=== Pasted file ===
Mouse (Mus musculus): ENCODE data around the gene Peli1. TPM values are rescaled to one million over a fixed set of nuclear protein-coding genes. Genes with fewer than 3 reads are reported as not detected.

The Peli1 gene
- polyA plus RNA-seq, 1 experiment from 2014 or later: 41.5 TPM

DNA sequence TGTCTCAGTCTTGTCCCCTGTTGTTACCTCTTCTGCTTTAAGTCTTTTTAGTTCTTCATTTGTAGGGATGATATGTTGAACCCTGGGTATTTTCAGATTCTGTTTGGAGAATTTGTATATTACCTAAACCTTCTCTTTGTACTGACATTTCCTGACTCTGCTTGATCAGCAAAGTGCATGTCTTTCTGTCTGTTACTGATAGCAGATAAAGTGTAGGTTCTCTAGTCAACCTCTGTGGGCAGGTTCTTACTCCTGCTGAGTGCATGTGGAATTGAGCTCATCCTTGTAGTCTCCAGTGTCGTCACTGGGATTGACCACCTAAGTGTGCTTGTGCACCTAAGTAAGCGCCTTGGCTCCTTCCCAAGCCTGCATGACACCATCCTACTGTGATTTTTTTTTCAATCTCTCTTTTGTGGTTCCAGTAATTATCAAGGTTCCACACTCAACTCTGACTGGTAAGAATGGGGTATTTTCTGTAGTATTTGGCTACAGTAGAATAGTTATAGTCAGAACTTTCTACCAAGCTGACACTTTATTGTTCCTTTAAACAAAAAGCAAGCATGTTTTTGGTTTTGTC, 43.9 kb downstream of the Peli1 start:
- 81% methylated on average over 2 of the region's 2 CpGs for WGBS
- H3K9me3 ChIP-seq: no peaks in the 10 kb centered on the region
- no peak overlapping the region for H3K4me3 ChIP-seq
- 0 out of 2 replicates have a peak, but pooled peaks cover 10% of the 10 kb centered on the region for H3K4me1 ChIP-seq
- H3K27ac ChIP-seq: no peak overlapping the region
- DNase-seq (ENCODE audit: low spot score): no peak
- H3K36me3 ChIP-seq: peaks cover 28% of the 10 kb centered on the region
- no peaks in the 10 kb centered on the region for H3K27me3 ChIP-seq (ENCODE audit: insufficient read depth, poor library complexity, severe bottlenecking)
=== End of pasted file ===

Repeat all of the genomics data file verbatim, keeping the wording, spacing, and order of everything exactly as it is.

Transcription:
Mouse (Mus musculus): ENCODE data around the gene Peli1. TPM values are rescaled to one million over a fixed set of nuclear protein-coding genes. Genes with fewer than 3 reads are reported as not detected.

The Peli1 gene
- polyA plus RNA-seq, 1 experiment from 2014 or later: 41.5 TPM

DNA sequence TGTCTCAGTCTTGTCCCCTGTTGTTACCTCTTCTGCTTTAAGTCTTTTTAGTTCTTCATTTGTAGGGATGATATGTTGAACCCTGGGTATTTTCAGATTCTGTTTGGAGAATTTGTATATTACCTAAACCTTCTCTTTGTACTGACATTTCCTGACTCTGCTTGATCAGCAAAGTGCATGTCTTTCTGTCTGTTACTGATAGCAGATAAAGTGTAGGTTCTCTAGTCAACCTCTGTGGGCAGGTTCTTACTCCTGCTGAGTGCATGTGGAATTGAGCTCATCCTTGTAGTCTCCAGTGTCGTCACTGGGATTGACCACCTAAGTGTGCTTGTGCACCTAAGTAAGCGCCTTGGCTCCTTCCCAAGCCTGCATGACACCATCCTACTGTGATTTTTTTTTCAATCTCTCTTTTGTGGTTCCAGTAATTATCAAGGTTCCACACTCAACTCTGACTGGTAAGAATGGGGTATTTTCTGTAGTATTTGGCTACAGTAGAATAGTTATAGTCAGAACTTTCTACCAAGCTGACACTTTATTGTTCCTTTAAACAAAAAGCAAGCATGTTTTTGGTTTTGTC, 43.9 kb downstream of the Peli1 start:
- 81% methylated on average over 2 of the region's 2 CpGs for WGBS
- H3K9me3 ChIP-seq: no peaks in the 10 kb centered on the region
- no peak overlapping the region for H3K4me3 ChIP-seq
- 0 out of 2 replicates have a peak, but pooled peaks cover 10% of the 10 kb centered on the region for H3K4me1 ChIP-seq
- H3K27ac ChIP-seq: no peak overlapping the region
- DNase-seq (ENCODE audit: low spot score): no peak
- H3K36me3 ChIP-seq: peaks cover 28% of the 10 kb centered on the region
- no peaks in the 10 kb centered on the region for H3K27me3 ChIP-seq (ENCODE audit: insufficient read depth, poor library complexity, severe bottlenecking)